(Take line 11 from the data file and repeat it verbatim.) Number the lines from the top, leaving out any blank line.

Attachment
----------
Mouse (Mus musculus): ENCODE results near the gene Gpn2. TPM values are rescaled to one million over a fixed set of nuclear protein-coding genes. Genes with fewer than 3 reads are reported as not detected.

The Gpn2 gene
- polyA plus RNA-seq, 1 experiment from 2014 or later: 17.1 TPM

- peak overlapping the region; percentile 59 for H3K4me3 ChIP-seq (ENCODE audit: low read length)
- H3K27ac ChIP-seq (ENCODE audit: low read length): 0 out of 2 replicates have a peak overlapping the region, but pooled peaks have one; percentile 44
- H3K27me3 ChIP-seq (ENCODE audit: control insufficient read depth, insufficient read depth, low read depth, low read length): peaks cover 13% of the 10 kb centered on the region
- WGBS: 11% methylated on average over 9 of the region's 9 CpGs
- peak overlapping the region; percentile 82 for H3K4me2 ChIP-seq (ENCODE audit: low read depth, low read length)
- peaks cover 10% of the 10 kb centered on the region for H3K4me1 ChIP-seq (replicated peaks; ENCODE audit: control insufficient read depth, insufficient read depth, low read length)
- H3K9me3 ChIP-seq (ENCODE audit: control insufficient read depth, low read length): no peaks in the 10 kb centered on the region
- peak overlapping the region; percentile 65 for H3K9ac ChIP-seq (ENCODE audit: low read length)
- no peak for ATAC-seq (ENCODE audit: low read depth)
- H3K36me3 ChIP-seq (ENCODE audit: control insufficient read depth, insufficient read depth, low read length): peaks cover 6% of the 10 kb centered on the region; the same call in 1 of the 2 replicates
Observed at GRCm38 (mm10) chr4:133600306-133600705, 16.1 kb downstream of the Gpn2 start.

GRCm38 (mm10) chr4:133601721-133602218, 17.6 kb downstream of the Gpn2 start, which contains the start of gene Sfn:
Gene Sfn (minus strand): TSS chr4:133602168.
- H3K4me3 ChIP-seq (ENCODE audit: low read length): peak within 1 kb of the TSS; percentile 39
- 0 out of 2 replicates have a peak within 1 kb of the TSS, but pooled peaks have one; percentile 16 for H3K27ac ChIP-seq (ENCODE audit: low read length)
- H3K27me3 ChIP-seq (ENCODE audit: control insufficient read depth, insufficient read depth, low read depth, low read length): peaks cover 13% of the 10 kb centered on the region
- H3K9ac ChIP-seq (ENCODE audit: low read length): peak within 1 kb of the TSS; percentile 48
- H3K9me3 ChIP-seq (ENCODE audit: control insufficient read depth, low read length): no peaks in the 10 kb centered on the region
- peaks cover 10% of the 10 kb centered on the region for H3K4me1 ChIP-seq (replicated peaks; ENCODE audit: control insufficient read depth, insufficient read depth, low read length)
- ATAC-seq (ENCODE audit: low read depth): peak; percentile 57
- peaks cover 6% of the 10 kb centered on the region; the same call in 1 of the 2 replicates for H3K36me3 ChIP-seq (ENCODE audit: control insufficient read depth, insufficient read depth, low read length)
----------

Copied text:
- peak overlapping the region; percentile 65 for H3K9ac ChIP-seq (ENCODE audit: low read length)